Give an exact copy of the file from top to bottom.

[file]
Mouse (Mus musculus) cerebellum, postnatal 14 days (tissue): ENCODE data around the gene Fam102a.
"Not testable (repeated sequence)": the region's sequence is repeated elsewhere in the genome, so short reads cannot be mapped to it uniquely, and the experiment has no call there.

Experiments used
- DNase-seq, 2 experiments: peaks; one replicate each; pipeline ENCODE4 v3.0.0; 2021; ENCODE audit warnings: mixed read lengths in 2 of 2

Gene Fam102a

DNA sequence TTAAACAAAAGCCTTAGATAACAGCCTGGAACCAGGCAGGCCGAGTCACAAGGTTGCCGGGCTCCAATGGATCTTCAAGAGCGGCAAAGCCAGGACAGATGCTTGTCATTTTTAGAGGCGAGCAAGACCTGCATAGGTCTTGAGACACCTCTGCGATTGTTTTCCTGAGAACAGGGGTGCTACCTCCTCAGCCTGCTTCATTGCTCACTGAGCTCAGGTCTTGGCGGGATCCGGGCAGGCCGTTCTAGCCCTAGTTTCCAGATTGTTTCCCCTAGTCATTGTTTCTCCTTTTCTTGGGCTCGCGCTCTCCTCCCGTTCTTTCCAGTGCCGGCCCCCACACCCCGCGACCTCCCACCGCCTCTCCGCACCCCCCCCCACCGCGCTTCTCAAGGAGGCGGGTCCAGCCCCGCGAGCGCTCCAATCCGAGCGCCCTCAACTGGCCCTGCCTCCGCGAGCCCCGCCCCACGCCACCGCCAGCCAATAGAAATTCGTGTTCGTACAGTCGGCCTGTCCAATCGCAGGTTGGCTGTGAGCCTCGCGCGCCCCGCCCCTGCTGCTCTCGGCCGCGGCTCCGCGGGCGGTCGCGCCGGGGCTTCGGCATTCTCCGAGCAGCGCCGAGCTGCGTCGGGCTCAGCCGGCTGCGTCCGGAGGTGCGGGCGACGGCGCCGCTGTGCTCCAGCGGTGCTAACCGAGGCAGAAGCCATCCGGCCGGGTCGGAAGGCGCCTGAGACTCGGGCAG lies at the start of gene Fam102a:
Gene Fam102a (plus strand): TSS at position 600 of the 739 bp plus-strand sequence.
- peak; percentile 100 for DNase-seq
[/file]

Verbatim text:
Mouse (Mus musculus) cerebellum, postnatal 14 days (tissue): ENCODE data around the gene Fam102a.
"Not testable (repeated sequence)": the region's sequence is repeated elsewhere in the genome, so short reads cannot be mapped to it uniquely, and the experiment has no call there.

Experiments used
- DNase-seq, 2 experiments: peaks; one replicate each; pipeline ENCODE4 v3.0.0; 2021; ENCODE audit warnings: mixed read lengths in 2 of 2

Gene Fam102a

DNA sequence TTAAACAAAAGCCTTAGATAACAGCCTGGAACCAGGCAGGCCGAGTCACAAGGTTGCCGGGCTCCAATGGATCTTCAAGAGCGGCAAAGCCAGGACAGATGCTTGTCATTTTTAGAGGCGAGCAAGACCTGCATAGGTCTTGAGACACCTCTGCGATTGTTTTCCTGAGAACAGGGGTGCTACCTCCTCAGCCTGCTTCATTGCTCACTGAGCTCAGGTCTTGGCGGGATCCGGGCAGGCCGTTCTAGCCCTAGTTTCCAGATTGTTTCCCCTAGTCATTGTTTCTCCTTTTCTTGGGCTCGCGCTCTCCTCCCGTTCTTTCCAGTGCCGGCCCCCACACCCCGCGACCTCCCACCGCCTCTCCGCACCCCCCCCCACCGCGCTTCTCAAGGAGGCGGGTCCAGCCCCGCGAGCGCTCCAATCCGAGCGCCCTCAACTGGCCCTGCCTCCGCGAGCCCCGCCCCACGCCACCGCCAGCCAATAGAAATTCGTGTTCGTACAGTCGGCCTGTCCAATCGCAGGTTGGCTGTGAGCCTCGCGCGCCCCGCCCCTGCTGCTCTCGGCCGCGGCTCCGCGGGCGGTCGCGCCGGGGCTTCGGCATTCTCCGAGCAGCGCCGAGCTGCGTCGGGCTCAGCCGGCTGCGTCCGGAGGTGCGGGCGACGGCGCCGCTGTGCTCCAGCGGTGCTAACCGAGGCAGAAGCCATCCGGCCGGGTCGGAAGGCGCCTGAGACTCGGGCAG lies at the start of gene Fam102a:
Gene Fam102a (plus strand): TSS at position 600 of the 739 bp plus-strand sequence.
- peak; percentile 100 for DNase-seq